At last night’s presidential debate, Republican nominee Mitt Romney stole the show.

But his performance required that he get a little bit creative with the truth. Throughout the course of the evening, Romney made exaggerated or simply false claims on a variety of issues, including Obamacare, clean energy and financial reform. We have them in a handy little round up for you below:

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  • Obama Doubled The Deficit

    When Obama took office in 2009, the deficit was projected to be $1.2 trillion during that year, and it <a href="">ultimately turned out to be $1.4 trillion</a>, according to Congressional Budget Office data cited by <em>The New York Times</em>. The deficit is expected to be $1.1 trillion for fiscal year 2012.

  • Obamacare Killed Jobs

    The Congressional Budget Office estimates that healthcare reform will reduce the health care industry's workforce <a href="">by only about 0.5 percent</a>, largely because workers will decide to retire early or work fewer hours. And if Romney's Massachusetts health care reform law is any indication, job loss won't be a big problem; employment trends in the state have mirrored national trends since Romneycare took effect.

  • Dodd-Frank Hurt The Housing Market

    The Dodd-Frank regulations aim to prevent another housing crash like the one that helped to cause the 2008 financial meltdown by <a href="">banning high-risk lending practices</a>, according to CBS News. In addition, the housing market has <a href="">been on a slow rebound</a> since Obama took office. If anything, it may be banks that are holding back the housing recovery. Many are <a href="">slow to lend</a> because they're concerned Fannie Mae and Freddie Mac will make them take back any bad loans, the <em>Wall Street Journal</em> reports.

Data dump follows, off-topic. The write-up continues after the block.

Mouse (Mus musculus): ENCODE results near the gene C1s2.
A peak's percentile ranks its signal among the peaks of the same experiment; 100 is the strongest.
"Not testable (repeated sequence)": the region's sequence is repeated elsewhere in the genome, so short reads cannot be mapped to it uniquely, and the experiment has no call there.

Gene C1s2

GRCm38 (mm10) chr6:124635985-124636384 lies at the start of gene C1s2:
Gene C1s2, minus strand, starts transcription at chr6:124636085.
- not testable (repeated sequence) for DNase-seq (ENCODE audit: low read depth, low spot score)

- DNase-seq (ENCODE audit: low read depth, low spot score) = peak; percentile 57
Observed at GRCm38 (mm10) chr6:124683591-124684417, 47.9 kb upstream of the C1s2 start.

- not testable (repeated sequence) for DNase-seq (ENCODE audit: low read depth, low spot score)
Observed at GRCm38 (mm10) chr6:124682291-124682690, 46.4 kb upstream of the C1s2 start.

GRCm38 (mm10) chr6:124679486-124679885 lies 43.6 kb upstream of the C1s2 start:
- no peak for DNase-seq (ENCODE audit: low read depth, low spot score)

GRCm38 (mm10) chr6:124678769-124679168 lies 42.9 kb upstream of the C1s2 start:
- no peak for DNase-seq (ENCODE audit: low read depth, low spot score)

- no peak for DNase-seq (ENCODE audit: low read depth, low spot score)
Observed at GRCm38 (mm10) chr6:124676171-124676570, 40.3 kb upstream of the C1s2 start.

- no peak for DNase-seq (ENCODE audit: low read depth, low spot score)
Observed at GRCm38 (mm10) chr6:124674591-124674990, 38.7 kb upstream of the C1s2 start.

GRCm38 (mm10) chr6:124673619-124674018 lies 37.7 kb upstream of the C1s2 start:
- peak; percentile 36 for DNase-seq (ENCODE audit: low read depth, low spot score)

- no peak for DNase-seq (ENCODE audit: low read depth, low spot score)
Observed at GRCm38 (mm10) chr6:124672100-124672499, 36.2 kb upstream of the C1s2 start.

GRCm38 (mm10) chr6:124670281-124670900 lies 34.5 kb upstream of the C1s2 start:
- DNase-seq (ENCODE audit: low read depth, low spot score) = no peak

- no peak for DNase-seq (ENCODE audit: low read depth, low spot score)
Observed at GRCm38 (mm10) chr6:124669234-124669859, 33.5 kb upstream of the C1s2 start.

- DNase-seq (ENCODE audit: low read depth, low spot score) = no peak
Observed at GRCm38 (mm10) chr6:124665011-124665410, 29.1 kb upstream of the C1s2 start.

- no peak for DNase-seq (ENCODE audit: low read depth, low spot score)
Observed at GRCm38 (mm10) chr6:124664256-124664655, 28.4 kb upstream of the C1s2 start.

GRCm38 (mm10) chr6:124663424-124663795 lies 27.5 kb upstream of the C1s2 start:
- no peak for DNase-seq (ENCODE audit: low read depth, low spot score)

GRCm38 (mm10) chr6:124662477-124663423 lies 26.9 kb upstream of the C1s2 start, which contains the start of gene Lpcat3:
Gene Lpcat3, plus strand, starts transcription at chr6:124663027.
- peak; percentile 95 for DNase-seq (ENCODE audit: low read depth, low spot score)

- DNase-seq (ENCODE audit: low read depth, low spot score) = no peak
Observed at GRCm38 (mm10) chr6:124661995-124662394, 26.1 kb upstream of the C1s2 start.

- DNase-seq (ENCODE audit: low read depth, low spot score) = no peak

• Medicare Cuts

    The indirect effects of Obamacare have yet to be determined, since the law has yet to be implemented. But as the law is written now, <a href="">Obamacare doesn't cut seniors' benefits</a> as part of its plan to curb health care costs, according to <em>USA Today</em>. Obama's healthcare law would curb benefits to health care providers and insurers, but doesn't directly cut seniors' benefits. <a href="">Critics allege however</a>, that the cuts in payments would have the unintended consequence of hurting seniors because doctors would stop accepting Medicare patients, according to <em>USA Today</em>.

  • Health Care Panel

    Though Obamacare does create an independent board,<a href=""> the law prohibits the board</a> from making recommendations to "ration health care," or "otherwise restrict benefits or modify eligibility,” according to Bloomberg.

  • Employer-Based Health Insurance

    Some workers may switch from their employer-provided health plans, according to the Congressional Budget Office, but that number is more likely to be closer to <a href="">between 3 and 5 million</a> per year between 2019 and 2022.

  • "Trickle-Down Government"

    President Obama's proposed budget is estimated to <a href="">cut about $1.1 trillion</a> over the next 10 years and, so far, Obama has signed $2 trilion worth of spending cuts into law, according to Democratic Party Pollster Bernard Whitman.

  • Balancing The Budget

    President Bill Clinton managed to balance the budget during his time in office with a <a href="">tax boost for those in the top 2 percent </a>of earners, according to Duke professor William Chafe.

  • Adding To The Deficit

    Romney's tax plan would<a href=""> cost the country $4.8 trillion</a> over the next 10 years, according to Tax Policy Center data, cited by NBC News.

  • Clean Energy Failures

    Businesses that got government clean energy loans failed at a rate of <a href="">about 1.4 percent</a> at the end of 2011, according to <em>The Washington Pos</em>t.

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